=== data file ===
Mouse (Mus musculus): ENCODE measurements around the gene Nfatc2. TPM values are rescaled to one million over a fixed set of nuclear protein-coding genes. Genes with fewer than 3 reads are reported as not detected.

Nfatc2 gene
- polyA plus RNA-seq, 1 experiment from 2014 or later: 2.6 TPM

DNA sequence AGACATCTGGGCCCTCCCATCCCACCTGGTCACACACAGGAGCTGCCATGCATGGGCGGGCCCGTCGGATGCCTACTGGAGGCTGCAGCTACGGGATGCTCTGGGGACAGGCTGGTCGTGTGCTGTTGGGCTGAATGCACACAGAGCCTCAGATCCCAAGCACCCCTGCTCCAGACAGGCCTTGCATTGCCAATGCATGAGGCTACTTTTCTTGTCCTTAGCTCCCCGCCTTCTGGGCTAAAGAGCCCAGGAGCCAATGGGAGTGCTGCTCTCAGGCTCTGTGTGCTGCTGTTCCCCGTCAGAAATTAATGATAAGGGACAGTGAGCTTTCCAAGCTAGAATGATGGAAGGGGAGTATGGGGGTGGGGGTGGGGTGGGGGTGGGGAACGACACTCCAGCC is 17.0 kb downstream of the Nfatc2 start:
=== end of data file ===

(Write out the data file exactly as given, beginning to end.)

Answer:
Mouse (Mus musculus): ENCODE measurements around the gene Nfatc2. TPM values are rescaled to one million over a fixed set of nuclear protein-coding genes. Genes with fewer than 3 reads are reported as not detected.

Nfatc2 gene
- polyA plus RNA-seq, 1 experiment from 2014 or later: 2.6 TPM

DNA sequence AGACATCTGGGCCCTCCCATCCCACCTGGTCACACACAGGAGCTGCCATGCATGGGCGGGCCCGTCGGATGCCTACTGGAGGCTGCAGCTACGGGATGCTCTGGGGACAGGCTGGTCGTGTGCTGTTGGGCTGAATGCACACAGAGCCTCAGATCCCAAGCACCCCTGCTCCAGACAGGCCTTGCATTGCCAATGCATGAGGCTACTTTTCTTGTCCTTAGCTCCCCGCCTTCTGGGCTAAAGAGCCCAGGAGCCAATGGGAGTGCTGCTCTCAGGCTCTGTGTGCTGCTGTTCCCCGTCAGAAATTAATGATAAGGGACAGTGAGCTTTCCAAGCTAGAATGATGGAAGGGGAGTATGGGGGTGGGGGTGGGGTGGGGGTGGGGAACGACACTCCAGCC is 17.0 kb downstream of the Nfatc2 start: